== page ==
North Carolina’s barrier-islands form a fragmented coast of low, narrow islands. Lack of sedimentation, combined with urbanisation to the waterline, caused extreme erosion and the disappearing of dunes. Resulting in a landscape of degradation and (capital) loss. This requires smart solutions regarding sea level rise and extreme weather events due to climate change.
The design aims to enhance the three local landscape types; the dune/beach zone, the forest and the inland sea side with salt marshes. The foundation of the approach lies in the design of a wooden structure that builds on the well-known principle of sand-catchment in the dunes. The construction enables more effective dune growth and boosts the (recreational) experience of the area. It reshapes the dynamic morphology of the landscape so that the dunes indirectly restructure the urban fabric making it more resilient. It gives the residents of the area a tool to prepare the landscape for the future themselves.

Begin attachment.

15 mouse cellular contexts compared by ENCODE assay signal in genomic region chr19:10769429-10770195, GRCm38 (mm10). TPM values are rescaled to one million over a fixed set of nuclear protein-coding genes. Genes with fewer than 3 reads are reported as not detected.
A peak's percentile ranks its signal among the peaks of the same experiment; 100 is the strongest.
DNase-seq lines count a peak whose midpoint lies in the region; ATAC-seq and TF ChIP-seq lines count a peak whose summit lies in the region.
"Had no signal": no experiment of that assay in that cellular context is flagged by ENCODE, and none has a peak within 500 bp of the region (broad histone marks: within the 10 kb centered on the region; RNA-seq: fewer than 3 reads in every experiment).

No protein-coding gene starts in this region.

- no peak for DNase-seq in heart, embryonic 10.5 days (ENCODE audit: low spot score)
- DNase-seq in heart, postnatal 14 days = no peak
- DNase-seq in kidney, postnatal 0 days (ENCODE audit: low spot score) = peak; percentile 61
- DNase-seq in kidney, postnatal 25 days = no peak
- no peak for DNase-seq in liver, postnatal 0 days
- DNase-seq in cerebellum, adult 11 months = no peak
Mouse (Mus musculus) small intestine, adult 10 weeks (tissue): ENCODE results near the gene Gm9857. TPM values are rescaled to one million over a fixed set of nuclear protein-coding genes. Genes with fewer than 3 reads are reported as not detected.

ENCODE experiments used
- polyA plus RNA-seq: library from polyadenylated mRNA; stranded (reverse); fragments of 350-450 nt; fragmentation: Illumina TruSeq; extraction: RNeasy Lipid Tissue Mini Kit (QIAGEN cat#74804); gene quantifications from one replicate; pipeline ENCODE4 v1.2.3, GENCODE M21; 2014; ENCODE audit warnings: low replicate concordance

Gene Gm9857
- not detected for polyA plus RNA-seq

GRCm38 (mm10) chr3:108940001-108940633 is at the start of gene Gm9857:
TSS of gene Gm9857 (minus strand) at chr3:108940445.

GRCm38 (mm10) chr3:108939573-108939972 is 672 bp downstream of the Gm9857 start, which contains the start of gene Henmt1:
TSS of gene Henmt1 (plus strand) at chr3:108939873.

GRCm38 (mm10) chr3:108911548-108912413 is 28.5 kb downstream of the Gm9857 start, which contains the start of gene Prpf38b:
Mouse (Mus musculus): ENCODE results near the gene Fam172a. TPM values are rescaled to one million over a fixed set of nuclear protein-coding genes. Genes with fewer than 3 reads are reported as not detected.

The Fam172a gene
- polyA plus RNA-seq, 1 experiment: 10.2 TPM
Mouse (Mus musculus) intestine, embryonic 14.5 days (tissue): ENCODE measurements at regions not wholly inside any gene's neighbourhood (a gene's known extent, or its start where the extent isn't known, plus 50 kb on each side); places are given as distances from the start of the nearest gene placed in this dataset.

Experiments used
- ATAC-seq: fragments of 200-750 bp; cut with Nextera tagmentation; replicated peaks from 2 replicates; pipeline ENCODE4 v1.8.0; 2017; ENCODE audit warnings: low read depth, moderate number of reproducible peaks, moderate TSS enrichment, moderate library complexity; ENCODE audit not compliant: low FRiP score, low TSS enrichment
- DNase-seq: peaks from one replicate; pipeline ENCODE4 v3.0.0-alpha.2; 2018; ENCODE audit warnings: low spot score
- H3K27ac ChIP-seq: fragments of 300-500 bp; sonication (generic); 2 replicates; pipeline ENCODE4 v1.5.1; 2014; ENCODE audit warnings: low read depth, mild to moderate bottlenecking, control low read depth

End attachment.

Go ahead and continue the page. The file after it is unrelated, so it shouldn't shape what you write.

Type: landscape, research
Extent: 300km of coastline
Status: design research
Awards: awarded Archiprix 2012, IFLA Zvi Miller Award, Urban Interior Award
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